A perception that’s long haunted Democrats—that they’re antipolice and weak on law-and-order—hurt them in 2020 and is likely to inflict even more damage on their electoral prospects in 2022.
Take Rep. Sean Patrick Maloney (D., N.Y.), who’s charged with protecting his party’s House majority as Democratic Congressional Campaign Committee chairman. That’s a difficult job for any party in possession of the White House; since World War II, the average loss in the House for a president’s party in his first midterm has been about 28 seats. If that happens next year, Republicans will have 241 seats to the Democrats’ 194 and Nancy Pelosi will be out as Speaker.
But Mr. Maloney made his task more difficult during a recent interview on MSNBC’s “Morning Joe.” The host, a former GOP congressman who spends most of his airtime attacking Republicans, lobbed a softball. How would the DCCC chair “counteract” Republican charges that Democrats favor “defunding the police, cancel culture, socialism” and “packing the court”?
Mr. Maloney offered a three-word response: “lies and demagoguery.” He then veered off into hammering the need to emphasize racial justice, before calling Republican accusations “cheap political points” aimed at “whipping up white resentment.” The New Yorker finished off by decrying “racist voting laws” and saying we can’t go “back to the Jim Crow era.”
Mr. Scarborough was taken aback by Mr. Maloney’s inartful reply and asked again, “What do you say” to Republican arguments, for example, that “Democrats wanted to defund the police?” The congressman repeated that Democrats are “fighting for racial justice” while GOP favors what he termed “racist voting laws.” He triumphantly declared that Republicans “got their butt kicked in November,” and followed up with a diatribe about “the ugliest racism and Jim Crow era laws.” Mr. Maloney then demanded: “What the hell is the Republican Party doing?”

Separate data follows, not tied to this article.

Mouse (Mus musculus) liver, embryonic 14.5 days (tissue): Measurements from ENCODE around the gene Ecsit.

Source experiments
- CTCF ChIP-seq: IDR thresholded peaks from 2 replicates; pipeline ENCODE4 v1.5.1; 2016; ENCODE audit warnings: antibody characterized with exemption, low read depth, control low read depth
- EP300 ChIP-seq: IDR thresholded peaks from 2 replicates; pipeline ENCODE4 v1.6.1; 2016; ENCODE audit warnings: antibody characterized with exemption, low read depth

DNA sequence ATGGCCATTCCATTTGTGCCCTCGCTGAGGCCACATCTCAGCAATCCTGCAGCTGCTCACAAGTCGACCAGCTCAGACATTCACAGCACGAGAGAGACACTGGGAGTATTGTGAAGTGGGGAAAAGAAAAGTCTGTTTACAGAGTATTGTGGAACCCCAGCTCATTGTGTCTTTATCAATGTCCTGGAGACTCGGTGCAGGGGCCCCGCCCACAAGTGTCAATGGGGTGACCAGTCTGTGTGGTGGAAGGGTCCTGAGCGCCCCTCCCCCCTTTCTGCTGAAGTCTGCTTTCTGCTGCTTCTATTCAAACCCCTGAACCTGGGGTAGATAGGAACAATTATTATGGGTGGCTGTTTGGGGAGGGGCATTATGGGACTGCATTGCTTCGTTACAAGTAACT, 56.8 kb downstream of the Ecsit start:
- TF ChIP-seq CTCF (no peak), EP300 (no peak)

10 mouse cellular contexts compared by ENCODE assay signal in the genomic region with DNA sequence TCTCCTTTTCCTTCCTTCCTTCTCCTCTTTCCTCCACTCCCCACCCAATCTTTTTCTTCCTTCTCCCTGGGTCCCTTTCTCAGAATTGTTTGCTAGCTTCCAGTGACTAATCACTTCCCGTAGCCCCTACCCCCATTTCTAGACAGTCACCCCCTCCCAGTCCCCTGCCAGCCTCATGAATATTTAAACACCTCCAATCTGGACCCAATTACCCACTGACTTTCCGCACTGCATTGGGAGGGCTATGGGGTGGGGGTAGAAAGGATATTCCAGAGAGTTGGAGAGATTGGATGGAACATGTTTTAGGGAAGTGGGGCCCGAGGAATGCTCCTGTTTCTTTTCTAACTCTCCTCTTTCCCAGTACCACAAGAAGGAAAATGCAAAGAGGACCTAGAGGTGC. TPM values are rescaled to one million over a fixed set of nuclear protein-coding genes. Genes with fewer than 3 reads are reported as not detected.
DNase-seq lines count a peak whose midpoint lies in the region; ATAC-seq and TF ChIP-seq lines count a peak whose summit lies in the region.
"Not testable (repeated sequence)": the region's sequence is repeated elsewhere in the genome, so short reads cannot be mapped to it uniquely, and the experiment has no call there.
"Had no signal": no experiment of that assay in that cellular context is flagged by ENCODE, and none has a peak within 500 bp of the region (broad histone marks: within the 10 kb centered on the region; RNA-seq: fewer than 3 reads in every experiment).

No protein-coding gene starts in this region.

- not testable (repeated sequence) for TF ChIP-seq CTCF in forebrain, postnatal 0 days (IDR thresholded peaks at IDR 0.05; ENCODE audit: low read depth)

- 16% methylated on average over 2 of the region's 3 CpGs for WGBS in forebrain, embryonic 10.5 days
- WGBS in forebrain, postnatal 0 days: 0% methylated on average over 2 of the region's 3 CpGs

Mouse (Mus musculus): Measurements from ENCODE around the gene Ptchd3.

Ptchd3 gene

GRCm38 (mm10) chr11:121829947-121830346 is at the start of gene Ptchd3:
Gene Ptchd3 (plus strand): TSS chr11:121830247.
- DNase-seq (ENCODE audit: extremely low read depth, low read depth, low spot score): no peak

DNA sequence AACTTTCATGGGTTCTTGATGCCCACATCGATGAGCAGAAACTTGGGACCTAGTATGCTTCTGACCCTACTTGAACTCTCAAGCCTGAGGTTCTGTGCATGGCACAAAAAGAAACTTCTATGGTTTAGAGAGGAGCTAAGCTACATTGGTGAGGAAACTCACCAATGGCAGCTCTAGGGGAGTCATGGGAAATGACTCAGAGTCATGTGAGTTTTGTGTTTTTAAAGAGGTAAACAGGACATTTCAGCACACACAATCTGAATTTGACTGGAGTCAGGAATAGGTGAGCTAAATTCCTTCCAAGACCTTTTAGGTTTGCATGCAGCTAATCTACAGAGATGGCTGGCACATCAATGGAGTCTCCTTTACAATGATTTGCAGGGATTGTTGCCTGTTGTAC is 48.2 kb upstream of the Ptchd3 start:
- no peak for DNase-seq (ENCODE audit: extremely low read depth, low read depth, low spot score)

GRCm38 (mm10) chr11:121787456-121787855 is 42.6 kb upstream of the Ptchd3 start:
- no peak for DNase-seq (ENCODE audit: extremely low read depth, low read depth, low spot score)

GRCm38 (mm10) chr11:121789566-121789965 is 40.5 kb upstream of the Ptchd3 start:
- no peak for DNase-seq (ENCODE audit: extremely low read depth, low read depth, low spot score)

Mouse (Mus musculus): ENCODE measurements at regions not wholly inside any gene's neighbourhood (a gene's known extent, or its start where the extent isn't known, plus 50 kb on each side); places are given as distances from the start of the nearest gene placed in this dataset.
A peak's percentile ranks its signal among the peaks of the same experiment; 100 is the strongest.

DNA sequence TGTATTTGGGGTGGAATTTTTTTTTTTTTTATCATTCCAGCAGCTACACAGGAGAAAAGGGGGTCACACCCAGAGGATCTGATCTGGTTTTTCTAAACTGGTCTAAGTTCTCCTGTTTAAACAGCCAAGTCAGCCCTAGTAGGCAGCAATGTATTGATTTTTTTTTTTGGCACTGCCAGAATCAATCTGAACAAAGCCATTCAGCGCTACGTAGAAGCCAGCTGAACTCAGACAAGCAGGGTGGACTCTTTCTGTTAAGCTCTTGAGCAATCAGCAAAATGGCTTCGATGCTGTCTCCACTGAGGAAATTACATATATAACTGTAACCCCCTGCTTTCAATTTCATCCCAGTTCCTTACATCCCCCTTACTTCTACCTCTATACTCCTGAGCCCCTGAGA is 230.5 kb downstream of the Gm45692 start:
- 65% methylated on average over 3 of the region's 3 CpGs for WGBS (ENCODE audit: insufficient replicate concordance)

When Mr. Scarborough asked a third time how Democrats would respond to GOP claims, Mr. Maloney accused him of “repeating a Republican talking point for reasons I don’t know.”
Here’s the question: What in Mr. Maloney’s rant would convince a single swing voter to support Democrats in 2022? And that wasn’t the end of the Democrats shooting their own feet.
Last week, Michigan Democrat Rep. Rashida Tlaib tweeted: “Policing in our country is inherently and intentionally racist. . . . No more policing, incarceration, and militarization.” The police chief in Ms. Tlaib’s hometown, Detroit, called for her resignation, but the representative’s fellow Democrats only mumbled. All Speaker Pelosi could manage was to assert that not all police can be painted “with the same brush,” while White House press secretary Jen Psaki said Ms. Tlaib’s tweet was “not the president’s view.” Which do you think swing voters will recall more readily: Ms. Tlaib’s screed or the milquetoast reactions of the speaker and White House?
Then on Saturday, Rep. Maxine Waters (D., Calif.) told protesters that if Derek Chauvin wasn’t found guilty, “we got to not only stay in the street, but we have got to fight for justice. . . . We’ve got to get more confrontational” so “they know that we mean business.”
Mrs. Pelosi defended Ms. Waters, saying the Californian didn’t need to apologize, as her call for confrontation was “in the manner of the civil-rights movement.” The second-ranking House Democrat, Majority Leader Steny Hoyer, said “I don’t think she meant violence.” That won’t fly with swing district voters, especially if Republican candidates denounce all violent protests.